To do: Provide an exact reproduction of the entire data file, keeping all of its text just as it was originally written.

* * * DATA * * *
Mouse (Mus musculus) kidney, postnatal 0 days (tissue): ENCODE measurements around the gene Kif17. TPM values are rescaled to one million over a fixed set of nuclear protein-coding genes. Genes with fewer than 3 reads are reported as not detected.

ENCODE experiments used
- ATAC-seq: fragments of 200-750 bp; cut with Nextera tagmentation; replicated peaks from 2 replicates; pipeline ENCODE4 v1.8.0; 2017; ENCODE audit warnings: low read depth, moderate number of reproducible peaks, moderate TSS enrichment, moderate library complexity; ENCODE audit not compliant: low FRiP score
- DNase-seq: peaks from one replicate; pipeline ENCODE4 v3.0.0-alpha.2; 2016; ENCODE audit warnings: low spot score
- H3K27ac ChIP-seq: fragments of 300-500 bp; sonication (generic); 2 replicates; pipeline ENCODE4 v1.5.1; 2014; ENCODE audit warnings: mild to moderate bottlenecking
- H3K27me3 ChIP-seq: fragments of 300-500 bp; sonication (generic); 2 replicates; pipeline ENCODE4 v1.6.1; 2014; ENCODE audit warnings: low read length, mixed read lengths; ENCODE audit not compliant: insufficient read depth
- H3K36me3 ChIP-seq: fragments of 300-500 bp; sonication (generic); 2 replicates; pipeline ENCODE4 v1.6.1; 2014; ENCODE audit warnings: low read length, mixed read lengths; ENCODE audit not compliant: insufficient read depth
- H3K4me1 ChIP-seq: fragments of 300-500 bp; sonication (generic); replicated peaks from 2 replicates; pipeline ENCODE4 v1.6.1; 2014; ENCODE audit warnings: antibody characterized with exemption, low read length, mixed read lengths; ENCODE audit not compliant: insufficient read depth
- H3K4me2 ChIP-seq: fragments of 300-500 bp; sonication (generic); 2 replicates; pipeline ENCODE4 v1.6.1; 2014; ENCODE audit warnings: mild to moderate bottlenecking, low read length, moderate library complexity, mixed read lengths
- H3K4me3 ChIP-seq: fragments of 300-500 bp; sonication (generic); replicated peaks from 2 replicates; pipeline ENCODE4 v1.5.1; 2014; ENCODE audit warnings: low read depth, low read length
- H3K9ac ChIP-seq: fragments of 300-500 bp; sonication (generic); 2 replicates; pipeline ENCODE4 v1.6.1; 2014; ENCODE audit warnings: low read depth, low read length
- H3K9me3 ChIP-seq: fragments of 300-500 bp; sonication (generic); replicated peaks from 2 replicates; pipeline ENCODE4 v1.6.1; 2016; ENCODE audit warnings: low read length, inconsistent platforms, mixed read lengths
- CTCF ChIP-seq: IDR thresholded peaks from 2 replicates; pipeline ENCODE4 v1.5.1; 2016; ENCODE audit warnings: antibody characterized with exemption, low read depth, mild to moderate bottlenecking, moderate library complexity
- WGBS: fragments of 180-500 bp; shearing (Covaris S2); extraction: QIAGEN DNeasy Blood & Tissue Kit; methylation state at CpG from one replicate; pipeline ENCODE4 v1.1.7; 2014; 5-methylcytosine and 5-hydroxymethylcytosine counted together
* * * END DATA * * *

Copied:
Mouse (Mus musculus) kidney, postnatal 0 days (tissue): ENCODE measurements around the gene Kif17. TPM values are rescaled to one million over a fixed set of nuclear protein-coding genes. Genes with fewer than 3 reads are reported as not detected.

ENCODE experiments used
- ATAC-seq: fragments of 200-750 bp; cut with Nextera tagmentation; replicated peaks from 2 replicates; pipeline ENCODE4 v1.8.0; 2017; ENCODE audit warnings: low read depth, moderate number of reproducible peaks, moderate TSS enrichment, moderate library complexity; ENCODE audit not compliant: low FRiP score
- DNase-seq: peaks from one replicate; pipeline ENCODE4 v3.0.0-alpha.2; 2016; ENCODE audit warnings: low spot score
- H3K27ac ChIP-seq: fragments of 300-500 bp; sonication (generic); 2 replicates; pipeline ENCODE4 v1.5.1; 2014; ENCODE audit warnings: mild to moderate bottlenecking
- H3K27me3 ChIP-seq: fragments of 300-500 bp; sonication (generic); 2 replicates; pipeline ENCODE4 v1.6.1; 2014; ENCODE audit warnings: low read length, mixed read lengths; ENCODE audit not compliant: insufficient read depth
- H3K36me3 ChIP-seq: fragments of 300-500 bp; sonication (generic); 2 replicates; pipeline ENCODE4 v1.6.1; 2014; ENCODE audit warnings: low read length, mixed read lengths; ENCODE audit not compliant: insufficient read depth
- H3K4me1 ChIP-seq: fragments of 300-500 bp; sonication (generic); replicated peaks from 2 replicates; pipeline ENCODE4 v1.6.1; 2014; ENCODE audit warnings: antibody characterized with exemption, low read length, mixed read lengths; ENCODE audit not compliant: insufficient read depth
- H3K4me2 ChIP-seq: fragments of 300-500 bp; sonication (generic); 2 replicates; pipeline ENCODE4 v1.6.1; 2014; ENCODE audit warnings: mild to moderate bottlenecking, low read length, moderate library complexity, mixed read lengths
- H3K4me3 ChIP-seq: fragments of 300-500 bp; sonication (generic); replicated peaks from 2 replicates; pipeline ENCODE4 v1.5.1; 2014; ENCODE audit warnings: low read depth, low read length
- H3K9ac ChIP-seq: fragments of 300-500 bp; sonication (generic); 2 replicates; pipeline ENCODE4 v1.6.1; 2014; ENCODE audit warnings: low read depth, low read length
- H3K9me3 ChIP-seq: fragments of 300-500 bp; sonication (generic); replicated peaks from 2 replicates; pipeline ENCODE4 v1.6.1; 2016; ENCODE audit warnings: low read length, inconsistent platforms, mixed read lengths
- CTCF ChIP-seq: IDR thresholded peaks from 2 replicates; pipeline ENCODE4 v1.5.1; 2016; ENCODE audit warnings: antibody characterized with exemption, low read depth, mild to moderate bottlenecking, moderate library complexity
- WGBS: fragments of 180-500 bp; shearing (Covaris S2); extraction: QIAGEN DNeasy Blood & Tissue Kit; methylation state at CpG from one replicate; pipeline ENCODE4 v1.1.7; 2014; 5-methylcytosine and 5-hydroxymethylcytosine counted together